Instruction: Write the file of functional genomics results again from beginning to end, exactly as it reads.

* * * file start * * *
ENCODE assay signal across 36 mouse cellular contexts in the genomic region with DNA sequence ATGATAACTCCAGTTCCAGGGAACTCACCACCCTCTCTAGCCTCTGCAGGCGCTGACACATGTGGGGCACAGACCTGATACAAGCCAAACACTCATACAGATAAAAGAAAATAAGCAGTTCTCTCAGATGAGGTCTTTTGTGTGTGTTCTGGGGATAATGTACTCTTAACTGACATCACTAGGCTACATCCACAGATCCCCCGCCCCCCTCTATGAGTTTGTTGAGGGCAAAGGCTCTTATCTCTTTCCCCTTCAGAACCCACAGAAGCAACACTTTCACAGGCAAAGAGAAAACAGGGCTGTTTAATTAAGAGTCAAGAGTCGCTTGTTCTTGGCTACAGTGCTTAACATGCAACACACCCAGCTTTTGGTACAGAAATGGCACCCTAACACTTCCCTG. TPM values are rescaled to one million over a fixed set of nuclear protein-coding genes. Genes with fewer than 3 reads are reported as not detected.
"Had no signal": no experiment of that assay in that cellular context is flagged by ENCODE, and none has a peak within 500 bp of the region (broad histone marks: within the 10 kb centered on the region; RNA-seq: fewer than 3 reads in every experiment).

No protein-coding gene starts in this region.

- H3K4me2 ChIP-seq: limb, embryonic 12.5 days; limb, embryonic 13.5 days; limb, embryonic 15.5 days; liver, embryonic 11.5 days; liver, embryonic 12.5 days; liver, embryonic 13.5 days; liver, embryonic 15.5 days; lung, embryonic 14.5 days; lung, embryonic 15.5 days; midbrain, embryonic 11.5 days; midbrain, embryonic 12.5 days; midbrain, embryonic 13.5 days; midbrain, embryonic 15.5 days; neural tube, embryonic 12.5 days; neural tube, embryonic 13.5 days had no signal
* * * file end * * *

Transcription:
ENCODE assay signal across 36 mouse cellular contexts in the genomic region with DNA sequence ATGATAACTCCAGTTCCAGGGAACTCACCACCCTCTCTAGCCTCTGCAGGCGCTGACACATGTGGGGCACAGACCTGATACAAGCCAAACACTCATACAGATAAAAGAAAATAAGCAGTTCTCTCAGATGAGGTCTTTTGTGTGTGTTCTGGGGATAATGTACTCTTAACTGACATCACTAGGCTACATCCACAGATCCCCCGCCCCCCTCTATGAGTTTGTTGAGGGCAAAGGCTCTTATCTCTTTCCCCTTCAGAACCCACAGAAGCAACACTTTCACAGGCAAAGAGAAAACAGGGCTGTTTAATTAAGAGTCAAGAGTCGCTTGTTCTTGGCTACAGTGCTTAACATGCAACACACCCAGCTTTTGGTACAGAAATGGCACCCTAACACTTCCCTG. TPM values are rescaled to one million over a fixed set of nuclear protein-coding genes. Genes with fewer than 3 reads are reported as not detected.
"Had no signal": no experiment of that assay in that cellular context is flagged by ENCODE, and none has a peak within 500 bp of the region (broad histone marks: within the 10 kb centered on the region; RNA-seq: fewer than 3 reads in every experiment).

No protein-coding gene starts in this region.

- H3K4me2 ChIP-seq: limb, embryonic 12.5 days; limb, embryonic 13.5 days; limb, embryonic 15.5 days; liver, embryonic 11.5 days; liver, embryonic 12.5 days; liver, embryonic 13.5 days; liver, embryonic 15.5 days; lung, embryonic 14.5 days; lung, embryonic 15.5 days; midbrain, embryonic 11.5 days; midbrain, embryonic 12.5 days; midbrain, embryonic 13.5 days; midbrain, embryonic 15.5 days; neural tube, embryonic 12.5 days; neural tube, embryonic 13.5 days had no signal